For several years, urban mobility has been evolving in all directions towards electric vehicles. But this democratization is not without its problems, exacerbated by the proliferation of entry-level models which represent a real danger that more and more universities are trying to prevent.
Indeed, it is not only in the cities that the debate around scooters and electric bikes is raging. University campuses are also affected, and some students may have to leave their gear in the garage during the start of the academic year which is looming on the horizon.
A real danger for students
The students of Boston College, in the United States, received a message that must not have pleased everyone. The university has announced that small electric vehicles are no longer allowed on campus. A brutal decision, motivated by security reasons, but which could have an impact on many students, as scooters and electric bicycles are increasingly present on campuses around the world. These easy-to-use means of transport allow future graduates to move more quickly between the different buildings, sometimes very far from each other, without sweating or feeling sore after a week of classes.
But, of course, they also come with their own set of problems. Drivers are criticized for being less respectful of traffic laws or safety rules, which leads to accidents and injuries in areas often occupied by pedestrians. And, as in many cities, the lack of appropriate infrastructure makes this new urban mobility a real nuisance, making campuses less pleasant and less safe.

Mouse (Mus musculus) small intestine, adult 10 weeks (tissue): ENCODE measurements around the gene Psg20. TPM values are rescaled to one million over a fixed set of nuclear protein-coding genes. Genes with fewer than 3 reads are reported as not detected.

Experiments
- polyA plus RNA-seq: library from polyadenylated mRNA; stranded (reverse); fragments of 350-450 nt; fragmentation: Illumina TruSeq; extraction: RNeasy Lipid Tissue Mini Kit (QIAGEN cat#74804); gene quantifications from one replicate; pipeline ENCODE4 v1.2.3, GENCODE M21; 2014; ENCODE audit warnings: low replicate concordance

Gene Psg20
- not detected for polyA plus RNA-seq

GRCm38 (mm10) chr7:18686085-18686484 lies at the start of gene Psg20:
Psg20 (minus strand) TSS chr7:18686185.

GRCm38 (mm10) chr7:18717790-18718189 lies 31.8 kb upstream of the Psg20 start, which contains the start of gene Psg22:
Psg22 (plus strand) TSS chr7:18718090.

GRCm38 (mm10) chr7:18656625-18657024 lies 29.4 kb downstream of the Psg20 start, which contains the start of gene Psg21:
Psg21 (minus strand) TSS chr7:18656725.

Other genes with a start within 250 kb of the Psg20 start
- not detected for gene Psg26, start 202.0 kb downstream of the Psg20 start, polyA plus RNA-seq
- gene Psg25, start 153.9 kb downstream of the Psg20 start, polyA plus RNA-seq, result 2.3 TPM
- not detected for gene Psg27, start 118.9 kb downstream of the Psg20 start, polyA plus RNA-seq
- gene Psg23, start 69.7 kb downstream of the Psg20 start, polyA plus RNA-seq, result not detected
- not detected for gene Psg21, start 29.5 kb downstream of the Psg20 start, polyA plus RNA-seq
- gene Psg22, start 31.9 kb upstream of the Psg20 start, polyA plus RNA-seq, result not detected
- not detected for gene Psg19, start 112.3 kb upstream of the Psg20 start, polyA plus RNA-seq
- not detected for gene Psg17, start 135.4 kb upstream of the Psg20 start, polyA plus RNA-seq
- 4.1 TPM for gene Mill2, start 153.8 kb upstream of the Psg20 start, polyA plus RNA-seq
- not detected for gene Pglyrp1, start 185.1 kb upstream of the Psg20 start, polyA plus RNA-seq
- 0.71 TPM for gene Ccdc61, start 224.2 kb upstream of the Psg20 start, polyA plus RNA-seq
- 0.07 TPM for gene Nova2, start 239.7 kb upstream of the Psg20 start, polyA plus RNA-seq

In addition, owners of electric bicycles and scooters have become accustomed to storing their device at home, in their apartment or in their student room. In particular because their price can quickly reach four-figure sums, but also because they need to be recharged. And, as New York City has experienced, low-quality batteries in some entry-level vehicles have a tendency to catch fire. This represents a huge security problem in buildings where the number of occupants per floor is generally much higher than average.
An almost indispensable tool
For all these reasons, the list of American universities banning these small electric vehicles is growing. And, if the student protests manage to roll back some of them on the subject, it could be that more and more establishments in the world follow the movement, perhaps even in France. Electric bikes and scooters, despite their sometimes relatively high price, do however offer students greater mobility with minimal maintenance. A real breath of fresh air for part of the population which can quickly suffer on a daily basis from insufficient public transport infrastructure, which is expensive or difficult to use.
Of course, not all university campuses are impassable on foot, far from it. But some border on gigantism, and anyone who has visited them can testify to the difficulty of getting around. While more and more establishments are trying to set up internal public transport solutions, others are adapting to this new urban mobility and setting up appropriate infrastructures. The University of Bordeaux, for example, has gone even further since the beginning of the year by offering self-service electric bicycles, scooters and scooters.
Source : Electrek